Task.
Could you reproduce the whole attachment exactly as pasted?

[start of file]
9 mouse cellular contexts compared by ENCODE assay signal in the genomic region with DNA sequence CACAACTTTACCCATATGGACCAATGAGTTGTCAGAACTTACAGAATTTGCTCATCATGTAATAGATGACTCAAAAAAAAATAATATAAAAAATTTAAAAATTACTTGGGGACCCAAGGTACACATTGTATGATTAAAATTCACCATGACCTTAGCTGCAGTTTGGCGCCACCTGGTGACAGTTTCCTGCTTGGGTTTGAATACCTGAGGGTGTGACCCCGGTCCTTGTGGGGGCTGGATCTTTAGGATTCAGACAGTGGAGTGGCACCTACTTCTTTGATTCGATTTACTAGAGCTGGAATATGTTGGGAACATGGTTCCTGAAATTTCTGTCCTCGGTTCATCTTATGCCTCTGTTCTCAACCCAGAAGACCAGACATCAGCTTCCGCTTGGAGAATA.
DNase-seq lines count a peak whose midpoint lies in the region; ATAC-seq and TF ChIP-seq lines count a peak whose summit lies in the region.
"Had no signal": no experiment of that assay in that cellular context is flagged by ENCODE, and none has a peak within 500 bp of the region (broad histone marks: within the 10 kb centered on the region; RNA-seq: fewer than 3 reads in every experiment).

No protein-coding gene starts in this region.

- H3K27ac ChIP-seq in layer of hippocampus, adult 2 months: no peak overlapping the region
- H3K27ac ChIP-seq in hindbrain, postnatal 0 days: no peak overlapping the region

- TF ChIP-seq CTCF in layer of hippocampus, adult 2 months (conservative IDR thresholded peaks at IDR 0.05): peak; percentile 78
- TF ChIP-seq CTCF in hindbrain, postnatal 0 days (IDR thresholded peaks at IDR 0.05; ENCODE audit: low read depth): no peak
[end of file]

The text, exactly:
9 mouse cellular contexts compared by ENCODE assay signal in the genomic region with DNA sequence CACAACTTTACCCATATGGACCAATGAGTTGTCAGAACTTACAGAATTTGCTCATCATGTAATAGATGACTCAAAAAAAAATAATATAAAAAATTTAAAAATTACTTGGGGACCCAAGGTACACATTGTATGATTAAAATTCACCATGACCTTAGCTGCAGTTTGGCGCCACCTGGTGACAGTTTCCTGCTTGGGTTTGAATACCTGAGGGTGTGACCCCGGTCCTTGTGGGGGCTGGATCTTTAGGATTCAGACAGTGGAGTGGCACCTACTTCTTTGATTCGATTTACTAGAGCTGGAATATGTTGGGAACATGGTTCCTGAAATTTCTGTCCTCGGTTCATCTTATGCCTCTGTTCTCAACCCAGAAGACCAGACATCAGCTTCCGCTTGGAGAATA.
DNase-seq lines count a peak whose midpoint lies in the region; ATAC-seq and TF ChIP-seq lines count a peak whose summit lies in the region.
"Had no signal": no experiment of that assay in that cellular context is flagged by ENCODE, and none has a peak within 500 bp of the region (broad histone marks: within the 10 kb centered on the region; RNA-seq: fewer than 3 reads in every experiment).

No protein-coding gene starts in this region.

- H3K27ac ChIP-seq in layer of hippocampus, adult 2 months: no peak overlapping the region
- H3K27ac ChIP-seq in hindbrain, postnatal 0 days: no peak overlapping the region

- TF ChIP-seq CTCF in layer of hippocampus, adult 2 months (conservative IDR thresholded peaks at IDR 0.05): peak; percentile 78
- TF ChIP-seq CTCF in hindbrain, postnatal 0 days (IDR thresholded peaks at IDR 0.05; ENCODE audit: low read depth): no peak